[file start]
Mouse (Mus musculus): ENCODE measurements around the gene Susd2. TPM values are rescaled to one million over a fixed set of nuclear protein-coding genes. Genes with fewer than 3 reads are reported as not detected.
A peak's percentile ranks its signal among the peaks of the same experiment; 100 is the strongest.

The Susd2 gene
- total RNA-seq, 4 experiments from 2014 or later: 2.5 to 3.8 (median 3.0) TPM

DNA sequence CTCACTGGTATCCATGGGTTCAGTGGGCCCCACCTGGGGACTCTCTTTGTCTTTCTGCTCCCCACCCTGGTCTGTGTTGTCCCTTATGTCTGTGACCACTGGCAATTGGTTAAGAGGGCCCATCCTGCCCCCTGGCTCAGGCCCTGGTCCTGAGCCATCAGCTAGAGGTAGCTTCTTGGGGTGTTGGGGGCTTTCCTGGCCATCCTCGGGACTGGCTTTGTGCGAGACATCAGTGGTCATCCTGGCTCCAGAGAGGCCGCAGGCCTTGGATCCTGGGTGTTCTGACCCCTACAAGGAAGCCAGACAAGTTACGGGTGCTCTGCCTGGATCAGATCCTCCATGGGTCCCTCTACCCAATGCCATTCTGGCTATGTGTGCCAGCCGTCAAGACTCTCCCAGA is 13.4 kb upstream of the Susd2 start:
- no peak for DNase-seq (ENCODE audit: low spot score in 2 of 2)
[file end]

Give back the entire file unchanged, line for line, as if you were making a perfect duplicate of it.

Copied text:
Mouse (Mus musculus): ENCODE measurements around the gene Susd2. TPM values are rescaled to one million over a fixed set of nuclear protein-coding genes. Genes with fewer than 3 reads are reported as not detected.
A peak's percentile ranks its signal among the peaks of the same experiment; 100 is the strongest.

The Susd2 gene
- total RNA-seq, 4 experiments from 2014 or later: 2.5 to 3.8 (median 3.0) TPM

DNA sequence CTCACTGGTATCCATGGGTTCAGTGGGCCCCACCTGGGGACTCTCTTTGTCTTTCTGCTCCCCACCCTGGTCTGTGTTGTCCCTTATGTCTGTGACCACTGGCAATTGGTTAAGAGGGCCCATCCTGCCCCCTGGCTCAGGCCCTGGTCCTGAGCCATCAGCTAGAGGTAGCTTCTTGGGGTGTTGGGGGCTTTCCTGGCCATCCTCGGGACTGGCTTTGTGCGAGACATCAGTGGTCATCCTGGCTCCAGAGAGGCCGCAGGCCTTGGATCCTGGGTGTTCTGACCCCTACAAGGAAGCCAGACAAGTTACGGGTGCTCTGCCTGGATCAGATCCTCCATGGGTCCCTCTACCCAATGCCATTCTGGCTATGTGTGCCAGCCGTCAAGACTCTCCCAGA is 13.4 kb upstream of the Susd2 start:
- no peak for DNase-seq (ENCODE audit: low spot score in 2 of 2)